Lawmakers call Pa. gerrymandered, say they’re working on reform

HARRISBURG, Pa. (WHTM) – The constitution says legislative districts are to be compact and contiguous and keep communities of interest intact.

Apparently, Pennsylvania needs better artists when it comes to drawing boundaries for congressional and state legislative seats.

Take Republican Congressman Lou Barletta’s district. Please. It stretches in a thin line from almost New York in the north to almost Maryland in the south. Barletta represents all or part of nine counties.

Barletta’s boundaries are proof, critics say, that the process is broken in Pennsylvania.

“Instead of voters picking their legislators, our system allows legislators to pick their voters,” state Senator Lisa Boscola (D-Northampton/Lehigh) said.

That system allows legislative leaders to go behind closed doors to carve up the state into political subdivisions that are safe safe for one party or the other. Congressional seats are voted on by the General Assembly, but state legislative districts are not.

“You cannot have self-interested politicians drawing their own districts, punishing those that don’t vote with the leadership,” said Barry Kauffman of Common Cause Pennsylvania, which has long called for a citizens panel to draw district lines. “We have to get the citizens back in control.”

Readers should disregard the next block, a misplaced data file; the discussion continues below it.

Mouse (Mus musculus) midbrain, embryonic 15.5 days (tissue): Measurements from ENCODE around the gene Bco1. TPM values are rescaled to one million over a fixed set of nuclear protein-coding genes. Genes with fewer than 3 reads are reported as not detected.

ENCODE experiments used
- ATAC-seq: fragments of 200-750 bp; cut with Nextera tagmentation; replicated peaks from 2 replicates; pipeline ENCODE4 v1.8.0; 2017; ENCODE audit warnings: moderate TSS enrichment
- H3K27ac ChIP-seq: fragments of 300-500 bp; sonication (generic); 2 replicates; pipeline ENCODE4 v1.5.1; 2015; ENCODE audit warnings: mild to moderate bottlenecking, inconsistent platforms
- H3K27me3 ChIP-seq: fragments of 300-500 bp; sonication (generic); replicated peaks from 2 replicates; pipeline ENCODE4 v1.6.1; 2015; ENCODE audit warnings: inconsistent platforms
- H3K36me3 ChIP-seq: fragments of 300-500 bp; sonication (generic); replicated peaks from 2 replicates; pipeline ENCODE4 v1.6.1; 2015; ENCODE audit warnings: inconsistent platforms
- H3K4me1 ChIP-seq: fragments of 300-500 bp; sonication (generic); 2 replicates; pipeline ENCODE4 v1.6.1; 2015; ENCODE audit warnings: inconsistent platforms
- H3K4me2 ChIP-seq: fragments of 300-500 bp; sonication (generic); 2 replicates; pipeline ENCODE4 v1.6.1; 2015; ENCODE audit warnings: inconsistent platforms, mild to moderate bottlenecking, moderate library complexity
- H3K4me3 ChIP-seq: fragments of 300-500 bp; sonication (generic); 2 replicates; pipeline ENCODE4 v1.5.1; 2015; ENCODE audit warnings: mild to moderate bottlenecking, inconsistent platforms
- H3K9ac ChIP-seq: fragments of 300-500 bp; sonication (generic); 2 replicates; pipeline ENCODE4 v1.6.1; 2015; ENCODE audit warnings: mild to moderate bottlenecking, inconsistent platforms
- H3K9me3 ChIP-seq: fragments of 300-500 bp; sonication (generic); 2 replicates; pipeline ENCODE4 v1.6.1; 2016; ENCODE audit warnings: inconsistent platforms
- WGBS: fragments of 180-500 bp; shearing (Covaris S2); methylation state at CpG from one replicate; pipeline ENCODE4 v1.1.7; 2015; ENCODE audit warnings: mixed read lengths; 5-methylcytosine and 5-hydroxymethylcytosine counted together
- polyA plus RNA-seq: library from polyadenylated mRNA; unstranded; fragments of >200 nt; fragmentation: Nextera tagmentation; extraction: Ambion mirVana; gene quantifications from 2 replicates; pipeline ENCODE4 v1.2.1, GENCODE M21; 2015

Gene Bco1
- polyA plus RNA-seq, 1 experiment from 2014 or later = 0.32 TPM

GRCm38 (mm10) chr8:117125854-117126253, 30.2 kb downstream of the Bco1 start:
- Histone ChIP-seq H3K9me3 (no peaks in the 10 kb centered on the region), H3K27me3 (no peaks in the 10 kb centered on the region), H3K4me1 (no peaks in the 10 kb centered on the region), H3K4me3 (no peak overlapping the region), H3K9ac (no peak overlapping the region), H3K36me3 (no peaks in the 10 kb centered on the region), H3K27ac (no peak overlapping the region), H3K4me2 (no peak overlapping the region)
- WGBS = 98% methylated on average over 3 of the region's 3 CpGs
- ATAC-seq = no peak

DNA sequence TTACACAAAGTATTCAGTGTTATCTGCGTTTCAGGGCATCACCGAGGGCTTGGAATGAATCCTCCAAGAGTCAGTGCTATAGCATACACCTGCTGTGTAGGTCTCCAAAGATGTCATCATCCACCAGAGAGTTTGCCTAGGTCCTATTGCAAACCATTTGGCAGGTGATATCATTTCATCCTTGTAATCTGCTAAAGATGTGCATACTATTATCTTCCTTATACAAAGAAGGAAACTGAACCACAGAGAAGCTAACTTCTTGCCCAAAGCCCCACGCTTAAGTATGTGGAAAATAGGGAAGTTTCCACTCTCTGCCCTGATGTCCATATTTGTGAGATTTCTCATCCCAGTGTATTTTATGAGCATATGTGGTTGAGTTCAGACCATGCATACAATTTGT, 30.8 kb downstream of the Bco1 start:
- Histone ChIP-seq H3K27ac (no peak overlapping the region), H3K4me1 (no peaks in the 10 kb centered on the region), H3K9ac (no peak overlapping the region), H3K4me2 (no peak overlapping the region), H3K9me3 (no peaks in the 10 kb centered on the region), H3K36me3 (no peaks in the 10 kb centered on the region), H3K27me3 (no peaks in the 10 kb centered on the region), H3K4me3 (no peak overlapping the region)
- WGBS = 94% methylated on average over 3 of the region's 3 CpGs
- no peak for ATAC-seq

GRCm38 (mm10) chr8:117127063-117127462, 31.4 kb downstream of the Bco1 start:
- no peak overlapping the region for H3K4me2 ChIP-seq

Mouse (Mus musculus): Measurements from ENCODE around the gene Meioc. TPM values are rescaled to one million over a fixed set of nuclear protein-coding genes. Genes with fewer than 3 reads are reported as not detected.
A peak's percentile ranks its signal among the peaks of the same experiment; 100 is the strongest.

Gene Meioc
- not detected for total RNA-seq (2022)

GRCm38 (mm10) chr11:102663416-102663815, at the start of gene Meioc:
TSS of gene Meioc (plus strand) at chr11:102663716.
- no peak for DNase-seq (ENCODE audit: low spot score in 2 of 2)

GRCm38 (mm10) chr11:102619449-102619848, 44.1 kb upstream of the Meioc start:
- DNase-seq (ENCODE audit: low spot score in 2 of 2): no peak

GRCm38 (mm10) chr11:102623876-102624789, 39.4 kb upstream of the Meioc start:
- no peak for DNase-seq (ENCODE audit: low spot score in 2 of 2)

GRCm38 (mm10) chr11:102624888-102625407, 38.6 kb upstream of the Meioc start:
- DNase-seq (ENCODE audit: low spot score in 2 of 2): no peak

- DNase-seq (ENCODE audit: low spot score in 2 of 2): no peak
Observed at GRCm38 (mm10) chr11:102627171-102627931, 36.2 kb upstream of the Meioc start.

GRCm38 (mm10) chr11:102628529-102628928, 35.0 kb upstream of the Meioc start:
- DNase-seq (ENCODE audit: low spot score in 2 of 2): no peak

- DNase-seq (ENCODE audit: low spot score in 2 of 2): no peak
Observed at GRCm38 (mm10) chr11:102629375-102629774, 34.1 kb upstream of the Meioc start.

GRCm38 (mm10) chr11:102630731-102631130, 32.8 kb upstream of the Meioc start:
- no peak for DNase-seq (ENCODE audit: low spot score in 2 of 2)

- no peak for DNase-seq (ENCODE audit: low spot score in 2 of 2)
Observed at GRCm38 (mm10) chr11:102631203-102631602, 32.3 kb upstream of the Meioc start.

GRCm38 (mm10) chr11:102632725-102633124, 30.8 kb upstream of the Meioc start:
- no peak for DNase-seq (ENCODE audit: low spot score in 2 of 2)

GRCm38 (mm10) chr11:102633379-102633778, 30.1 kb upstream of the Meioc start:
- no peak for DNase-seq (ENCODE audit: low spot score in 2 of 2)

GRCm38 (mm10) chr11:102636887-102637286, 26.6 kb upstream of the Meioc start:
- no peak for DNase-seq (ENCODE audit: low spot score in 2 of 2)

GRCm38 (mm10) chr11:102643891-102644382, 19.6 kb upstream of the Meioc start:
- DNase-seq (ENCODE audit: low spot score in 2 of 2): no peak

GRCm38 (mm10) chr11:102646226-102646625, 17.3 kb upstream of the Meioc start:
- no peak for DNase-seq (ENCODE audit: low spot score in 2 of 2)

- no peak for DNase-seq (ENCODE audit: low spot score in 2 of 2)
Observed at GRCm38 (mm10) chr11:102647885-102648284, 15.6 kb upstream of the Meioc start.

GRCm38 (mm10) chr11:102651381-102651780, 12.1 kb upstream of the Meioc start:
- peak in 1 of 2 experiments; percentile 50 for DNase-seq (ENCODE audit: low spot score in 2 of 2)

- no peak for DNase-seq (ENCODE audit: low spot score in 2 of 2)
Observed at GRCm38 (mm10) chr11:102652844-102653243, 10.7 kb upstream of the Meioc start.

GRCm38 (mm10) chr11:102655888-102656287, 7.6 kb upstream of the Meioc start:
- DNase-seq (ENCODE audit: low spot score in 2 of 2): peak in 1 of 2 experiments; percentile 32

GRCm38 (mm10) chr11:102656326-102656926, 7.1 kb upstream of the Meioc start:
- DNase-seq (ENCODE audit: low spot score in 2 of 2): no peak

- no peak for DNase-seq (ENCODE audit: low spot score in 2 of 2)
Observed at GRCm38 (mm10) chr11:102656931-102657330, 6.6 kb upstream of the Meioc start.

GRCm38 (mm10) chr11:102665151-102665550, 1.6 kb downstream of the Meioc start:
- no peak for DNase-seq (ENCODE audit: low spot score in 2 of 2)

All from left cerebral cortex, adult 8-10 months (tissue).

A compact group of politicians, from both parties and both chambers, stood contiguously on a Capitol stage Tuesday calling for a better system. They know it could come at a personal cost.

“Yes, as incumbents, that means we are regularly going to be in more difficult re-election battles,” said Representative Steve Santarsiero (D-Bucks), who is currently running for Congress. “But at the end of the day, I for one believe that’s what the framer’s intended.”

Of course, you can never completely depoliticize the drawing of political boundaries, said Representative Sheryl Delozier (R-Cumberland).

“Can we minimize it? Can we have more public involvement? Can we have more openness about the process? Absolutely,” Delozier said. “And that’s what we’re gonna work for.”

Boscola says she’s committed to the fight and calls it the most important reform lawmakers can pursue. She also said to create change she’ll have to battle legislative leaders who like the power to draw those lines and won’t easily give it up.

“If there’s enough rank-and-file members and enough of the public that demands this change, it can happen,” Boscola said.

Cynics insist self-protecting politicians will never willingly create more competitive districts that benefits voters.

“It’s gonna be a long, hard, tough slog,” Kauffman said. “They said we couldn’t pass an open records law, we did that. They said we couldn’t pass a lobbyist disclosure law, we did that. We’ll get this one done, too.”

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